“Some of God’s greatest gifts are unanswered prayers.”
The other day, I was instantly brought to tears when the 90’s song Unanswered Prayers by Garth Brooks interrupted my day. I reflected on the tear-jerking lyrics and what this song used to mean to me before I came to Christ … and a flood of memories and prayers I used to pray came to mind. But in that moment I almost instantly recognized a disconnect. The tears that blurred my vision as I tried to keep my composure weren’t for the memories and prayers I used to pray. These tears were of revelation, gratitude, and awe of what God did with all of my so-called “unanswered prayers” over time.
In Pastor Carter Conlon’s recent 25:00 radio broadcast, A Call to the Nation, he walks us through a story in Luke, where a couple has lost hope in a once lifted prayer. As readers, we consider this couples’ desire for a child to be a “reasonable request.” But over time, they’d let go of this prayer and remained faithful in their walk with God. They too thought their prayers had gone unanswered.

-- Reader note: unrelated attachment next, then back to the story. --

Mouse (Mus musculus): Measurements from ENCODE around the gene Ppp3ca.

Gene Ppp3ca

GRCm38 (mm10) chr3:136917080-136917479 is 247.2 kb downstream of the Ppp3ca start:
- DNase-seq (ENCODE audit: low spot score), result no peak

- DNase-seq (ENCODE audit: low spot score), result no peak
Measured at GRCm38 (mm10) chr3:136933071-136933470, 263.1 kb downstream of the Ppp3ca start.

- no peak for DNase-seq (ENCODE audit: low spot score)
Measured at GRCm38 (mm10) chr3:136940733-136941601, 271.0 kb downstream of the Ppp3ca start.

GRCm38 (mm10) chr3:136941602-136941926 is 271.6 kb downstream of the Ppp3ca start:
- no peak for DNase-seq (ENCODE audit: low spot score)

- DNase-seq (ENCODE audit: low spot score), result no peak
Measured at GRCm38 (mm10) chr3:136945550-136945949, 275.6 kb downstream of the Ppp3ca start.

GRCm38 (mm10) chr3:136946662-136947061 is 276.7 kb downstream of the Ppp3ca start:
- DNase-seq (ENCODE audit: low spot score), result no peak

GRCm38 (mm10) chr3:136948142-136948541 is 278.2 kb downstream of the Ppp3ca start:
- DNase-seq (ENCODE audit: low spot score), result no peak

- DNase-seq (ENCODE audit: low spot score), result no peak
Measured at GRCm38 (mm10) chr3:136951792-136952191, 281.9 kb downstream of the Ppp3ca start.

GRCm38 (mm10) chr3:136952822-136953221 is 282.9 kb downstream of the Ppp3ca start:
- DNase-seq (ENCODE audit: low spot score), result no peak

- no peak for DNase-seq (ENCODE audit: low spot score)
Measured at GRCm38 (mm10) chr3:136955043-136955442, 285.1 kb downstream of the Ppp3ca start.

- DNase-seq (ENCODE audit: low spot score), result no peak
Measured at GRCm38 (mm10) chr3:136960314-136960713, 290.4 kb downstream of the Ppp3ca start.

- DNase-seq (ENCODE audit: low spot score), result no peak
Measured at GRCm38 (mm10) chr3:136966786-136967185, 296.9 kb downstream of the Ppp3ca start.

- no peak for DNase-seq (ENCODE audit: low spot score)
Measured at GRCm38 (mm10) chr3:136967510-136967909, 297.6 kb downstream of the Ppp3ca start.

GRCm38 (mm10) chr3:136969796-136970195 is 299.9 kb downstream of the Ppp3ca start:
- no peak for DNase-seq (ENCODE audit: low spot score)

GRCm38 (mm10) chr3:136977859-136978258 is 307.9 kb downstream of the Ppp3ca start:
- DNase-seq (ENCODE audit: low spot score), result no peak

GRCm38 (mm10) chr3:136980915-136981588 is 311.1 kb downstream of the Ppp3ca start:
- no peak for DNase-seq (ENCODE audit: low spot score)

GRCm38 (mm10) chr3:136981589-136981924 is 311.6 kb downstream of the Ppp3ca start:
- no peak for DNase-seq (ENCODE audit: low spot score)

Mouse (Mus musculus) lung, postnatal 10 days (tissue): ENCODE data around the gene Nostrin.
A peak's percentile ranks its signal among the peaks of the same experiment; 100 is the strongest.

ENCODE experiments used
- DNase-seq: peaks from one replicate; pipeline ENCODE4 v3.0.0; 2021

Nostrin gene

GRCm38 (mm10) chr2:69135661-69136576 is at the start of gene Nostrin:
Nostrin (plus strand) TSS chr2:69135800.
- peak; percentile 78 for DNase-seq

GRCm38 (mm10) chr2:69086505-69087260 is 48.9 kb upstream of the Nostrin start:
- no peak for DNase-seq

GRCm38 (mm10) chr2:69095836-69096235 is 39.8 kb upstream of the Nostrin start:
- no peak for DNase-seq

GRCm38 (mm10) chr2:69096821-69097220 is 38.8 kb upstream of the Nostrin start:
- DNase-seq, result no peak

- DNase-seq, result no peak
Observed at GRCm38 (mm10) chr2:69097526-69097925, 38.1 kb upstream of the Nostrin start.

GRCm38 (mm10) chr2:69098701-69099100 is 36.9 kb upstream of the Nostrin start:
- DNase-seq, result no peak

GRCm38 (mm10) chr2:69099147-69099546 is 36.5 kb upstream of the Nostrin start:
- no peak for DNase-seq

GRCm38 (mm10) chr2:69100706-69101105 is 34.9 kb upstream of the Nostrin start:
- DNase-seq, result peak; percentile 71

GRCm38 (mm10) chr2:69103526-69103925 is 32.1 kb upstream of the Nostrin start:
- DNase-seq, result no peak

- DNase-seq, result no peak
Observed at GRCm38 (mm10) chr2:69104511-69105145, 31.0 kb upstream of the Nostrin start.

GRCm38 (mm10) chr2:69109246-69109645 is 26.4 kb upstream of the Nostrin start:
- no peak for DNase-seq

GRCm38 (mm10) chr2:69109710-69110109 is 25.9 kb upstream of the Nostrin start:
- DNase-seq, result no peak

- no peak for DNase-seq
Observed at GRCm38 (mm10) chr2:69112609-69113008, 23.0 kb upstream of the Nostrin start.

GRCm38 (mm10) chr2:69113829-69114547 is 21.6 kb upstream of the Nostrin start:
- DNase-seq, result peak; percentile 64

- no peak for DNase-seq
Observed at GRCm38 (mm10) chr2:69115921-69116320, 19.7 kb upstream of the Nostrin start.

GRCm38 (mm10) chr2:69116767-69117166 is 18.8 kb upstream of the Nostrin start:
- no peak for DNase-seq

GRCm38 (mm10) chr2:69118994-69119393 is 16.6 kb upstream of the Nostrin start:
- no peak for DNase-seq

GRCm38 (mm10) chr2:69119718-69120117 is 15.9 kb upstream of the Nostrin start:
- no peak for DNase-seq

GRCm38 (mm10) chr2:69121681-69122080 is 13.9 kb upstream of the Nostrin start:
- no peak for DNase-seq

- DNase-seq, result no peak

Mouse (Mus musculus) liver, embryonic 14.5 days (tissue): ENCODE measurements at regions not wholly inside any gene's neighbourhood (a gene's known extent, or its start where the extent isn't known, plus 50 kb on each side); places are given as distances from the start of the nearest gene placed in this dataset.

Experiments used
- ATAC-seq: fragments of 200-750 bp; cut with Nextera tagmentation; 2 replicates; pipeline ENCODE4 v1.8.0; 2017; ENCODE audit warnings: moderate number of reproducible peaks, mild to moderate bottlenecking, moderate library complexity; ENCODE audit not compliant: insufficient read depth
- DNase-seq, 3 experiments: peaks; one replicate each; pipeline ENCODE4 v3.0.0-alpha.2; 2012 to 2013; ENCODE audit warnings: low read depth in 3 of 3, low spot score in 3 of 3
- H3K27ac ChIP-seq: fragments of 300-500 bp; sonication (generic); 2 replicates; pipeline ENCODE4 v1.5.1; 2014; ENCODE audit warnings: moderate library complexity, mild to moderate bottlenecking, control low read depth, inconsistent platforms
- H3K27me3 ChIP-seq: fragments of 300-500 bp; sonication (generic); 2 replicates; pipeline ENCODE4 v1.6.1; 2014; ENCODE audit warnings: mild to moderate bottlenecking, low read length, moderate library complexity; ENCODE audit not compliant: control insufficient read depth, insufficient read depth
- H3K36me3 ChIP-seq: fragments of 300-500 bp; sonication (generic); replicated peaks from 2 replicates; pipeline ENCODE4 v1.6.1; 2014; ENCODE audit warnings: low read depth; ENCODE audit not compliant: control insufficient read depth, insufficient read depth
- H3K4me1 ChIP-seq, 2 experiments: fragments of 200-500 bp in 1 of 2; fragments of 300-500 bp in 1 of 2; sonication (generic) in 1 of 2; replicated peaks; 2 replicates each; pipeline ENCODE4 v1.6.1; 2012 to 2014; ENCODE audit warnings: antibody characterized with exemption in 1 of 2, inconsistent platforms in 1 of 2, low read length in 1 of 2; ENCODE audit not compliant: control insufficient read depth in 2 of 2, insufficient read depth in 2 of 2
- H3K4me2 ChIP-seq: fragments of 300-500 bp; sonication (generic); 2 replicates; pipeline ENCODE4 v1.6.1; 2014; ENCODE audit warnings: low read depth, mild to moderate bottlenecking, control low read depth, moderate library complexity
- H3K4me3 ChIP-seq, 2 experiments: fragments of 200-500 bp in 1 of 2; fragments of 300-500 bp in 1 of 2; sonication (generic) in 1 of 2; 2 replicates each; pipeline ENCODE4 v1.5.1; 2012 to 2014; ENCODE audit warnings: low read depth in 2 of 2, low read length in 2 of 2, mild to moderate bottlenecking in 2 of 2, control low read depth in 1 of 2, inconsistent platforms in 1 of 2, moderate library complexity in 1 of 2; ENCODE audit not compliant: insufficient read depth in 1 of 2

There comes a time in everyone’s life when we wonder … what’s going on upstairs? There are seasons of prayer that bring us to our knees, drain us of every last tear, and test our faith to its very limit. Many people begin to pray less when these types of fervent prayers appear “unanswered.”
Throughout Carter’s message, I asked myself why God hasn’t answered some of my own “reasonable requests” in the past … to restore broken relationships, to breath into a stillborn, or to bring my little brother salvation. But after soaking in Carter’s teaching and reflecting on my personal prayers, I came to these three realizations:
- Prayers are always answered (sorry Garth)! Though they don’t always receive the response we want (or as quickly as we’d like), through continuous prayer we bear witness to what God has done unbeknownst to us over time.
- Praying is an act of faith. Without prayer, we aren’t putting our faith in God to move.
- Prayer is right where God wants us!
Some people might say the past is the future with the lights on. But I’d prefer to say my past prayers are the future promise of God’s faithfulness. So pray about the small things. Pray about the big things. But most of all, pray for the endurance to keep praying … because It’s Always Time To Pray.